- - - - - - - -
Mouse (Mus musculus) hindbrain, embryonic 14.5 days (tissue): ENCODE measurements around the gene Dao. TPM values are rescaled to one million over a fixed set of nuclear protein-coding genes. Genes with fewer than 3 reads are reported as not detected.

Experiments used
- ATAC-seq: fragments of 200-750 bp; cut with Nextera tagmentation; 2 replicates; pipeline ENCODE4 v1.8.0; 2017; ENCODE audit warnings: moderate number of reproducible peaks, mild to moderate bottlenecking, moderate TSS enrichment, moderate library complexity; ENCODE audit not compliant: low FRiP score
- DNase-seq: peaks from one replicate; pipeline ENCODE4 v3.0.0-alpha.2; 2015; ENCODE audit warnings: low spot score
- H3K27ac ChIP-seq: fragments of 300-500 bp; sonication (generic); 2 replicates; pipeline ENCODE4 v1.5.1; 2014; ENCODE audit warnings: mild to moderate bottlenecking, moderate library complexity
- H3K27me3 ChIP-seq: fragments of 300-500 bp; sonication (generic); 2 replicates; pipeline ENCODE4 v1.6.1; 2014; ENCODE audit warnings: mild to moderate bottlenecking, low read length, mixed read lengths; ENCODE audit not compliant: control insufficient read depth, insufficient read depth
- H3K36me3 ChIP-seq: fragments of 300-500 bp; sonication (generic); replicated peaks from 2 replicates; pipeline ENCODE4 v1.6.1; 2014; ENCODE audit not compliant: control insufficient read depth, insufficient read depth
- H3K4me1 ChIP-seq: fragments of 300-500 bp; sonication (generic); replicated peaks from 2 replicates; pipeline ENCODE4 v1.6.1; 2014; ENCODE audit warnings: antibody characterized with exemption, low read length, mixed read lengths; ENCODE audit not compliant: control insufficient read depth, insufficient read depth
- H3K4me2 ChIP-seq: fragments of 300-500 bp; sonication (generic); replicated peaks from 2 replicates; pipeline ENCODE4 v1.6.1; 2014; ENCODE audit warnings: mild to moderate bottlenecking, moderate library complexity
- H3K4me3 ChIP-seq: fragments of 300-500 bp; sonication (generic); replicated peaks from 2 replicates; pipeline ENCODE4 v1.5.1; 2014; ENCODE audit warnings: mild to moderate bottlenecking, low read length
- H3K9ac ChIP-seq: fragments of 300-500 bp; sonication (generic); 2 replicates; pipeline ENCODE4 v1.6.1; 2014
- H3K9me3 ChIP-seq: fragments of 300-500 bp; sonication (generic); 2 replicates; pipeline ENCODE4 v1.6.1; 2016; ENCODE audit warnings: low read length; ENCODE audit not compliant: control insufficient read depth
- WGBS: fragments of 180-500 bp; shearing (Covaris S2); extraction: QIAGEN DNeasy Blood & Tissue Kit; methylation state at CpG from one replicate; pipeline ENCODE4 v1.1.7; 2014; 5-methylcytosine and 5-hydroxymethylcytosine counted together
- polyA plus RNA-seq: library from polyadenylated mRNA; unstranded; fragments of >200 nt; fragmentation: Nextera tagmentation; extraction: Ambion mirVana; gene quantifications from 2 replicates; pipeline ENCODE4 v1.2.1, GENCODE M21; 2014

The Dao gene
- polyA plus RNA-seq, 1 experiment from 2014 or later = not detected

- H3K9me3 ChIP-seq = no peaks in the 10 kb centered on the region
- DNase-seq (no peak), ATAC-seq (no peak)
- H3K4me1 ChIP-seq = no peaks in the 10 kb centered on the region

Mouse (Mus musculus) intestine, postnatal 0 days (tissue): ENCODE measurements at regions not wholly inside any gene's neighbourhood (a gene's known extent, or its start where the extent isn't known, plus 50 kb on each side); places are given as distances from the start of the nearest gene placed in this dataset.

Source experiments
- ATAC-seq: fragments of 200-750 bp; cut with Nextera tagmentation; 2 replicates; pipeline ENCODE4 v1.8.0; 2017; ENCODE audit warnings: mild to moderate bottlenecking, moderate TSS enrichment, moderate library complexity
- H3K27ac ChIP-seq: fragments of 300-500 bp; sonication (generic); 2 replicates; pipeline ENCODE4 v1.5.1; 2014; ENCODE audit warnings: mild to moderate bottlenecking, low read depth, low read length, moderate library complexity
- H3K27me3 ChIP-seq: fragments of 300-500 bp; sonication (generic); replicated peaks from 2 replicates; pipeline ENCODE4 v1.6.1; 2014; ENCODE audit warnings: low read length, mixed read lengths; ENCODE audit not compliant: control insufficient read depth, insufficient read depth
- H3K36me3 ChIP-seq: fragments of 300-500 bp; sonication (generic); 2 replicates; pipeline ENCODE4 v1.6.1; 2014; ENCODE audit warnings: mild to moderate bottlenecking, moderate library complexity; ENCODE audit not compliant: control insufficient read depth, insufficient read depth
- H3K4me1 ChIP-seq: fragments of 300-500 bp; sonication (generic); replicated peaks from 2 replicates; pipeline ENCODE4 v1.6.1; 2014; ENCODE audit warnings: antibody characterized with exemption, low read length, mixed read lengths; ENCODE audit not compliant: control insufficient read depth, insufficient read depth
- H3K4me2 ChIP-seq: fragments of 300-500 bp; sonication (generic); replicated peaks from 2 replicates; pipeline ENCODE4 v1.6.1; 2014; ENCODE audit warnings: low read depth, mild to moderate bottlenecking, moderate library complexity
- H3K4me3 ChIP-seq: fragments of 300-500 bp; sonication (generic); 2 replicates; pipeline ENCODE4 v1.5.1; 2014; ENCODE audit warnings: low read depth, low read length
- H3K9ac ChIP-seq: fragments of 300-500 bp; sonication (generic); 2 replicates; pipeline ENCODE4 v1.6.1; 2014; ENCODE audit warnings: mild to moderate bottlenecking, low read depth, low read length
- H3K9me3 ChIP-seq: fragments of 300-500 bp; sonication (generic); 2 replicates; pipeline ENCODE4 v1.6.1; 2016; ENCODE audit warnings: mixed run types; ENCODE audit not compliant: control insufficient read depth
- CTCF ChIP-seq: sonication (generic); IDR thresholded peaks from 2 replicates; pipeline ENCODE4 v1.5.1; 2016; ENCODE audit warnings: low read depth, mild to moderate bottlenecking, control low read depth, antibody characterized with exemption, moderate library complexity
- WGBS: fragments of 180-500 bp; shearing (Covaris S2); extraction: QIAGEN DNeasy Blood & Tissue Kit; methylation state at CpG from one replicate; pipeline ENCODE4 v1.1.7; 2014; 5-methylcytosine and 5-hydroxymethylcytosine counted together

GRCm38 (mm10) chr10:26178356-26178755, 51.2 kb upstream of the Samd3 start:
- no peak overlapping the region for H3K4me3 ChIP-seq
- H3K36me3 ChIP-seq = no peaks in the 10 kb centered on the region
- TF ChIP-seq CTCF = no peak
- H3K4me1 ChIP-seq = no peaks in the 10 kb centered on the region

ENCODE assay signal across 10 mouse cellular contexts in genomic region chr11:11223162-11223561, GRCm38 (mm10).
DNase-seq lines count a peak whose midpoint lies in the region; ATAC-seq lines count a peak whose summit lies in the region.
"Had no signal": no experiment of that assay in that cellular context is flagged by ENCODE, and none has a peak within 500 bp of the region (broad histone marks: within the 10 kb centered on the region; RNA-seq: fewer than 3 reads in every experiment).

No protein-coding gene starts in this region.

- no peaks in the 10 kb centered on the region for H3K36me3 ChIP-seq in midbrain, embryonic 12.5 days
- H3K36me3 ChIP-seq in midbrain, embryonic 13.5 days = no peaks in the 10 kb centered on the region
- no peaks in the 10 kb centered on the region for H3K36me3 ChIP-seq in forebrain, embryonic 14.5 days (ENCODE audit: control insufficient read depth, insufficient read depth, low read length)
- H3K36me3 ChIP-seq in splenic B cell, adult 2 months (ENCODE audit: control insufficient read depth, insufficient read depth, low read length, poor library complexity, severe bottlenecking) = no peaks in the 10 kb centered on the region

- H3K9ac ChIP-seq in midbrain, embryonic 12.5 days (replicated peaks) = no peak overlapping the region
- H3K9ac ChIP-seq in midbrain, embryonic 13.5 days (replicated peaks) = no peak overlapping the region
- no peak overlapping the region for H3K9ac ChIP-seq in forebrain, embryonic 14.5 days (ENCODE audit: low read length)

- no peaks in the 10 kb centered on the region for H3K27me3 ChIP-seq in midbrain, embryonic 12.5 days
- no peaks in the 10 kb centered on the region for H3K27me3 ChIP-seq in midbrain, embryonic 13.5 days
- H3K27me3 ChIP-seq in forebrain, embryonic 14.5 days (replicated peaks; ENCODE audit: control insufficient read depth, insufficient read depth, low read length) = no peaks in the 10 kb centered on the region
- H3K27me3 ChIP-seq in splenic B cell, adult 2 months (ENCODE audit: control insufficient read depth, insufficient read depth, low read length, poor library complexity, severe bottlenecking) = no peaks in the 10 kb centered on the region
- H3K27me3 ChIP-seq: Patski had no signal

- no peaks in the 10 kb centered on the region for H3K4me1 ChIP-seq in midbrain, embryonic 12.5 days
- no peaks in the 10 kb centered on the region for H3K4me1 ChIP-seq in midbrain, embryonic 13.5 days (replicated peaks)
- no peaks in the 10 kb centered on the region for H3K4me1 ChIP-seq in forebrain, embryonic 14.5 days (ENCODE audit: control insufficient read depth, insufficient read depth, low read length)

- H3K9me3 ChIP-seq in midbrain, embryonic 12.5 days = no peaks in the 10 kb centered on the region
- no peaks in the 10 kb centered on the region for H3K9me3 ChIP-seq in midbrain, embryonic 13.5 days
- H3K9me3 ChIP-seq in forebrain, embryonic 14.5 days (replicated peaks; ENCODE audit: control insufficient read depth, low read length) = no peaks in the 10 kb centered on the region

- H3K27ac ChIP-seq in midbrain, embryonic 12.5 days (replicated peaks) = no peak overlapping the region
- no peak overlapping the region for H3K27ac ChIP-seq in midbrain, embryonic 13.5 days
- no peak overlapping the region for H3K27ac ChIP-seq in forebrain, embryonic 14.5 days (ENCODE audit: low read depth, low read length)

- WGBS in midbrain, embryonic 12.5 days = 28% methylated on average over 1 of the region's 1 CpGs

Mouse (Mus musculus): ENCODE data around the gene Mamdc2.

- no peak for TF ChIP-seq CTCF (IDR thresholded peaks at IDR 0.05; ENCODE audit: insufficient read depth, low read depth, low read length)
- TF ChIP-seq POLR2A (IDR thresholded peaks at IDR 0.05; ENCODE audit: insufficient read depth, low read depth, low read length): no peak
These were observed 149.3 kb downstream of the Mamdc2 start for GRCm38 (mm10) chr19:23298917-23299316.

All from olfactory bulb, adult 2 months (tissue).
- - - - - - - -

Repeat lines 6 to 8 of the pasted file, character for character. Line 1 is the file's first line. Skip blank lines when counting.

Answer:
- H3K27me3 ChIP-seq: fragments of 300-500 bp; sonication (generic); 2 replicates; pipeline ENCODE4 v1.6.1; 2014; ENCODE audit warnings: mild to moderate bottlenecking, low read length, mixed read lengths; ENCODE audit not compliant: control insufficient read depth, insufficient read depth
- H3K36me3 ChIP-seq: fragments of 300-500 bp; sonication (generic); replicated peaks from 2 replicates; pipeline ENCODE4 v1.6.1; 2014; ENCODE audit not compliant: control insufficient read depth, insufficient read depth
- H3K4me1 ChIP-seq: fragments of 300-500 bp; sonication (generic); replicated peaks from 2 replicates; pipeline ENCODE4 v1.6.1; 2014; ENCODE audit warnings: antibody characterized with exemption, low read length, mixed read lengths; ENCODE audit not compliant: control insufficient read depth, insufficient read depth